Variance Management On the Japanese Production Floors
Deming distained the idea of fully automated factories, where "robots painted robots". He insisted that workers should not be regarded as machines, even though they were as essential to production as the machines. He recommended a change in management attitude that where machines were seen as sources of errors and variances of various kinds that the workers should be trained to recognize and control. Management managed people, while people managed machines.
Managing the machines actually proved to be the easiest thing to do: Walter Shewart had done a lot of work in statistical analysis that showed that variances in machines were a mixed lot: some were controllable, and some were random. He developed state charts, which were methods of interpreting plotted and tracked variances to determine, as the workers adjusted the machine, which errors were within their "sphere of control" and which were purely random. Deming advocated an acceptance of variances that were random (and explicit allowances for those errors in product designs), while stating that management had a right to demand of workers an attitude of zero tolerance for controllable variances using the state charts of Walter Shewart to implement it. This was embraced by the Japanese, because the state charts could be produced as proof of what was controllable and what was not.
But the state charts did more: With careful notation and training, a worker could adjust the machine, measure the results in the product, plot the results, and create statistical charts that allowed smarter operation of the machine as time progressed. How? Because the charts included the old and new settings of the machine, and better results were tied to settings. At the beginning, adjustments would be slow, and sometimes the product variances increased as the worker tried out the machine. Eventually, however, the system of machine, worker, and state chart knowledge would eventually converge until, if a variance started cropping up, the worker could be able to go to the state charts, look up that specific variance, and know to turn a dial two tick marks to the left to eliminate it.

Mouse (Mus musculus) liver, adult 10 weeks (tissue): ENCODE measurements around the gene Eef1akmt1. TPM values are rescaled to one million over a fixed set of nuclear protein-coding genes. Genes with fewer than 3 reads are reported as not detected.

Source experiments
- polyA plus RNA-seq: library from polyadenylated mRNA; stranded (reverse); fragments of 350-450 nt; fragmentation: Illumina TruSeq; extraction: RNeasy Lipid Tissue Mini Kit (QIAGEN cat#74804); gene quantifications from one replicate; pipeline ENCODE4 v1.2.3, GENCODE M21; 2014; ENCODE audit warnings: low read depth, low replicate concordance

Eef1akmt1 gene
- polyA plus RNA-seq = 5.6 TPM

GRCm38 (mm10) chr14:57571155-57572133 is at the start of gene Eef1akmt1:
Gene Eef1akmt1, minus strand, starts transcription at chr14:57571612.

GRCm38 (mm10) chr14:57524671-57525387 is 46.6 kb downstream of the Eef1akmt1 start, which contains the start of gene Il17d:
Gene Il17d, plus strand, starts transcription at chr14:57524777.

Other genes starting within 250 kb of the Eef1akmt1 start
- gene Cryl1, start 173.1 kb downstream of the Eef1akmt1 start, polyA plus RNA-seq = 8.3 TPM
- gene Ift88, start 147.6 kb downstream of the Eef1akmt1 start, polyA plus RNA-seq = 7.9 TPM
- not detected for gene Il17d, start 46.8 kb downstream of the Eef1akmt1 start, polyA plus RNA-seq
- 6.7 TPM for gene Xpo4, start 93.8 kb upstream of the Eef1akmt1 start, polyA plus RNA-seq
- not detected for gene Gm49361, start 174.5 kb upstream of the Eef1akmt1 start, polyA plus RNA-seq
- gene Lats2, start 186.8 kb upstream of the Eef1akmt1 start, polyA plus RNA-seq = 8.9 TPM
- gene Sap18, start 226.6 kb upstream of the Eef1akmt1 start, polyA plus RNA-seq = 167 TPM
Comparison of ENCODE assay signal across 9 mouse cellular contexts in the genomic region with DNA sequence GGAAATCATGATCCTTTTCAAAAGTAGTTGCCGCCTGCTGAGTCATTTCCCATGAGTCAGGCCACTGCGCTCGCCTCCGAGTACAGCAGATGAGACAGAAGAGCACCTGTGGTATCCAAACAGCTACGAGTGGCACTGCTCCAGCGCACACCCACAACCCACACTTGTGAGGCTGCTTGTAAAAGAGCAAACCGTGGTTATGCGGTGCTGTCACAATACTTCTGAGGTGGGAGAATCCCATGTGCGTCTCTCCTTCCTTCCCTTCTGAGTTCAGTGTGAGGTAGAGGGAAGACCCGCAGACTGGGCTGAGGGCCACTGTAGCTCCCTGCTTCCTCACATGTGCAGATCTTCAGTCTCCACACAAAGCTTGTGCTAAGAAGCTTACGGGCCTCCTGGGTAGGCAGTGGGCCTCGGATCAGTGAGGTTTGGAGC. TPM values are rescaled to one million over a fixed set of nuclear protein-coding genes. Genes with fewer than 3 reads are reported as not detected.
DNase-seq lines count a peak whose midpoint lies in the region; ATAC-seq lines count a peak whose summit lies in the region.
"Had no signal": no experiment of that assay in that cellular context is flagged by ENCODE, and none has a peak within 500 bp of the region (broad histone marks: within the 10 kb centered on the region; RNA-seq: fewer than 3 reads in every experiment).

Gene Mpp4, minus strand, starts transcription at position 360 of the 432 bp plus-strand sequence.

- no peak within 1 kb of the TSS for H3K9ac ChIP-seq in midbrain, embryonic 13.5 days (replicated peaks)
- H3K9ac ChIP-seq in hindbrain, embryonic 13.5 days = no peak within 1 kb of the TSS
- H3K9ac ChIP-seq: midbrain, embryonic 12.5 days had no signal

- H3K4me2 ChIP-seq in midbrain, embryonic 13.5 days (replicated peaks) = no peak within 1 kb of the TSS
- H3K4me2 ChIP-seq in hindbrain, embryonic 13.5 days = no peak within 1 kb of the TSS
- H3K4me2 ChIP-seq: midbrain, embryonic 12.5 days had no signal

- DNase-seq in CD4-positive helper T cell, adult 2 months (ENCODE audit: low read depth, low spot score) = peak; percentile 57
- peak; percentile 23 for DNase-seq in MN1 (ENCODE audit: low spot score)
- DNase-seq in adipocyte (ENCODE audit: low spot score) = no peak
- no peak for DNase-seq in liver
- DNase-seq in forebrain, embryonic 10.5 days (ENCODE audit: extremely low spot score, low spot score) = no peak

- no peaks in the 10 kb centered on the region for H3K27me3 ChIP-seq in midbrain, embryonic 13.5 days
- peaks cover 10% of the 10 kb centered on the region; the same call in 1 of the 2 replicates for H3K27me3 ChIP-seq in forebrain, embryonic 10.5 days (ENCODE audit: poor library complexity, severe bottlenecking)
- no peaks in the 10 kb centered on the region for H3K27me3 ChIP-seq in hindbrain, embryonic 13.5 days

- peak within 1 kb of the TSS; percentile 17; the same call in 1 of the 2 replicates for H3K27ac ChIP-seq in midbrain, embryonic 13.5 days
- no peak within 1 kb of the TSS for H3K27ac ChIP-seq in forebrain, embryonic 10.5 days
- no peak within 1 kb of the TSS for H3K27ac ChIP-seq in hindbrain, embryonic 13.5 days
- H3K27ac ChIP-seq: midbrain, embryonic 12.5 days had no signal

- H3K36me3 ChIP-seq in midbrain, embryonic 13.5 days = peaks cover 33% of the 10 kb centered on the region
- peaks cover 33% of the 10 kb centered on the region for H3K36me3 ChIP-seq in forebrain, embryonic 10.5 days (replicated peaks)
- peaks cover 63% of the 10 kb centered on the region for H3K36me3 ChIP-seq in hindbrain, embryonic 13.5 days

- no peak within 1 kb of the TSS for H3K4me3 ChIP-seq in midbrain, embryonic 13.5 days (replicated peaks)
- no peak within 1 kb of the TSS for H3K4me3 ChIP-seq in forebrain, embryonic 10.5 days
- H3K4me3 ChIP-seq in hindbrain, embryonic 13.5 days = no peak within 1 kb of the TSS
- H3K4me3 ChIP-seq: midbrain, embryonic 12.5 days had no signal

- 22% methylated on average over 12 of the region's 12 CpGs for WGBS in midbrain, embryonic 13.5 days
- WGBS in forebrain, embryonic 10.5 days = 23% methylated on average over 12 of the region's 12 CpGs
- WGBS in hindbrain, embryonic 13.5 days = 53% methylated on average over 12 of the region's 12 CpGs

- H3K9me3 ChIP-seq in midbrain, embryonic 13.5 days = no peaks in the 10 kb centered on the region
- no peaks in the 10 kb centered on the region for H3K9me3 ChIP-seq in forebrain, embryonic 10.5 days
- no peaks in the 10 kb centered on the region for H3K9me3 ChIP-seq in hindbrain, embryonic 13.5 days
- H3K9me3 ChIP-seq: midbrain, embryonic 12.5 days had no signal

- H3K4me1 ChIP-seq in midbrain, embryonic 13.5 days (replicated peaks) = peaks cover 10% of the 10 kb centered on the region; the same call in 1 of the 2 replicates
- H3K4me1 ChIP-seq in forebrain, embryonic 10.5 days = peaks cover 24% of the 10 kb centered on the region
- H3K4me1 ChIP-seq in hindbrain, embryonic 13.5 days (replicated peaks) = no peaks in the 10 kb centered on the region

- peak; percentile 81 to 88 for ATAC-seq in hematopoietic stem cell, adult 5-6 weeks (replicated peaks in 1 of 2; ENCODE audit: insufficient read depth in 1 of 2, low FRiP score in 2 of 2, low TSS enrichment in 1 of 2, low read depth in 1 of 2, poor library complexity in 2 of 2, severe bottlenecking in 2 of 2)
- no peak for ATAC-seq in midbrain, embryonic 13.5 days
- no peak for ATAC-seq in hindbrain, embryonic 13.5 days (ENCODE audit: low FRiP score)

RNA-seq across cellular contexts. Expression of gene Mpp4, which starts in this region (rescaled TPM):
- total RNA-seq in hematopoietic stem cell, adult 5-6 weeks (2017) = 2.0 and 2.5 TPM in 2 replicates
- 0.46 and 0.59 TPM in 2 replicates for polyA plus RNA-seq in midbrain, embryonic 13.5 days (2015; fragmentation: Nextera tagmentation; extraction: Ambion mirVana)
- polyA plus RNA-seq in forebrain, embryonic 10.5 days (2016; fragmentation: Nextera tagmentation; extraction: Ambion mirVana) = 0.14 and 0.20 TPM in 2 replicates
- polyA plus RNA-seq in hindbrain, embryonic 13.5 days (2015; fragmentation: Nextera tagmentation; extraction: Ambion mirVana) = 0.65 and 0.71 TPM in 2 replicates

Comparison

What was essential was that, during the learning process, although the intermediate product was awful, progress was being made toward meeting the standard because there was, on the part of the worker, a determination to stamp out the errors because he had an attitude of zero tolerance toward them. Because he had that attitude, and had the state charts to show he was making progress, management gave the worker permission to go through the man-machine-state chart learning process, knowing that, in the long run, the charts and worker would attain higher levels of production with the benefit of the product being of high quality.
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